inspired by [47]. Here, \(\gamma \) is a positive penalty parameter. These stabilization terms extend the solution from the physical domain \(\Omega \) onto the fictitious domain \(\tilde{\Omega }\), it is consistent with the continuous system. They prevent ill-conditioning of the system matrices in case only small parts of \(\Omega \) are contained in an element near the boundary \(\partial \Omega \). This stabilisation is critical for the robustness and reliability of CutFEM.

Implementation

The finite element method discretization has been implemented using Python with the open source finite element solver DOLFIN from the FEniCS Project, see [15, 16]. The CutFEM discretization has been implemented using Python using the libCutFEM library [47] which builds on top of DOLFIN and the rest of the FEniCS Project. In this section we show parts of the code for the libCutFEM example that highlight the close link between the mathematics and the concrete computer implementation. The standard FEniCS Project implementation is similar so we have chosen to show only the libCutFEM implementation for reasons of brevity. The reader should refer to the free online repository for two full working examples that are around 250 lines of code each. The precise problem setup and results from this example are shown in “Two-dimensional non-Lipschitz domain” section.

We import the dolfin and cutfem Python modules. These two modules contain all of the functionality we need to solve the problem using the CutFEM approach.

We create the background mesh \(\Lambda \) and then define a level set function describing the heart-shaped domain.

In the next part of the code, we use two special libCutFEM methods to 1. create a special cut mesh, and 2. a mesh_cutter that intersects the mesh with the level set and computes the distinct sets of cells (i.e. those that are on the inside of the level set and those that are outside).

With these special objects in hand we can define special CutFEM-specific UFL Measure objects that will subsequently allow us to write the residual and the stabilisation weak forms. Simply put, a measure defines regions of the problem mesh (cells, edges, parts inside the level set, and parts outside etc.) on which FEniCS will integrate different parts of a weak form.

We create a finite element function space \(\bar{V}\) that we can use to further define the UFL algebraic objects that we need.

Now we have everything that we need to write the weak residual \(f_h([U]_{n+1},[U]_n; v)\) in Eq. (14) using the UFL. We use the integration measure dxc which indicates the integration on cells inside the domain \(\Omega \) and in parts of the cut cells inside \(\Omega \). This form would look identical in the standard FEniCS Project code except that we would use the dx measure that denotes integration over all cells of the mesh.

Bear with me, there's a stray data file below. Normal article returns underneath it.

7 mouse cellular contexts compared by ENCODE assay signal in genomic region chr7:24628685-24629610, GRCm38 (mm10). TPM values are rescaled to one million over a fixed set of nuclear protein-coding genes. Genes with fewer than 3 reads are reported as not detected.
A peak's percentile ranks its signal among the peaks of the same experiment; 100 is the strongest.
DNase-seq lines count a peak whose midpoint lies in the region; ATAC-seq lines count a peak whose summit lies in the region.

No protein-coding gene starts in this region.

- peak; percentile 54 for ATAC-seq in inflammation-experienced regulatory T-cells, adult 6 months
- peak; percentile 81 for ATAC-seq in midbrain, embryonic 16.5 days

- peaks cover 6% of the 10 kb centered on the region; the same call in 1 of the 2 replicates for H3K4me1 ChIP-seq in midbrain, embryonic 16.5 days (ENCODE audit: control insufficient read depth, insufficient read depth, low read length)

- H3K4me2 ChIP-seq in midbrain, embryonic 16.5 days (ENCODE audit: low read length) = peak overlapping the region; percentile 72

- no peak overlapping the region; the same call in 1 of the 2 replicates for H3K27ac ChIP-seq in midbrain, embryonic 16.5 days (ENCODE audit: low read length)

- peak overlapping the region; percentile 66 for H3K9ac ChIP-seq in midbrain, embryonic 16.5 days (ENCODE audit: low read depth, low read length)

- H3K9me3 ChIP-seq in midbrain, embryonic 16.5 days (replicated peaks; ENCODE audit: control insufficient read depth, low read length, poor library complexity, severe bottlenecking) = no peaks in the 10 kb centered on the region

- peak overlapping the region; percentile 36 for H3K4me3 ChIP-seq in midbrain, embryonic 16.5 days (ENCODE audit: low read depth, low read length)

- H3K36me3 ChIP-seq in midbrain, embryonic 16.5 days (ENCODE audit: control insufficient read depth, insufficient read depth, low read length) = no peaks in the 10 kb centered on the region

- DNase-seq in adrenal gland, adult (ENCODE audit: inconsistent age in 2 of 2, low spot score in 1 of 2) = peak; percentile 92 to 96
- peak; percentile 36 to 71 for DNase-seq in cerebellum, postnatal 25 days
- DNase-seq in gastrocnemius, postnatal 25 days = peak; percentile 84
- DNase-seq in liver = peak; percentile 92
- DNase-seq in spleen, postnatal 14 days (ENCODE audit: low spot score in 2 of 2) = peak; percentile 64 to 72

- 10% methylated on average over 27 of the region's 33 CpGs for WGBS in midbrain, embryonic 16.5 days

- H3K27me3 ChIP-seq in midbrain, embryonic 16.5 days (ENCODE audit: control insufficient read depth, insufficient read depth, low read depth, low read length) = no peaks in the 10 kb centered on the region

The stabilization term \(j([U]_{n+1},v),\) Eq. (17) is written in UFL using the integration measure dS(1) which integrates on the ghost penalty facets \(\mathcal {F}_G\) (Fig. 4).

For both forms F and j we remark how similar the UFL notation is to the mathematical notation in Eqs. (14) and (17). Calculating the UFL expression for the Jacobian \(\mathbb {J}\) can be performed automatically using the derivative function.

The last step before the solver is to use the Composite framework of CutFEM to define the problem on different parts of the mesh domain.

Eventually, we can solve the non-linear and time-dependent problem with the following two nested loops, the outer one for the timestepping, and the inner one for the Newton–Raphson algorithm. The FEniCS Project infrastructure (UFL + FFC + DOLFIN) automatically generates and executes low-level code to assemble the sparse matrices A and b. This linear system is then solved using PETSc and MUMPS.

In the previous piece of code, we used the increment as stopping criteria for the Newton–Raphson algorithm. We refer the reader to the free online repository with an example where the stopping criteria is the tolerance to the residual. In the full example in the free online repository the solution at each timestep is outputted to a VTK file that can be opened with Paraview (https://paraview.org) for visualisation.

Numerical results

In this section we evaluate the accuracy of the CutFEM discretisation scheme for different geometries by comparing the CutFEM solution to the standard FEM solution. In addition, we want to confirm that at the steady state solutions (for large values of time t) predicted by CutFEM tend towards the asymptotic solutions of the associated ordinary differential equation (ODE) system. Then, we investigate the accuracy of CutFEM in comparison with the standard FEM for a simple circular geometry. We increase the complexity of the geometry and we show the ability of CutFEM to straightforwardly solve a test case within a non-Lipschitz domain. Lastly, we consider a three dimensional domain.

The numerical scheme was implemented using the CutFEM library [47] based on FEniCS Project [15,16,17]. The linear systems arising in the numerical experiments are solved using a direct (MUMPS) solver for the two-dimensional examples and a iterative (CG) solver with algebraic multigrid preconditioning (hypre) for the three-dimensional example.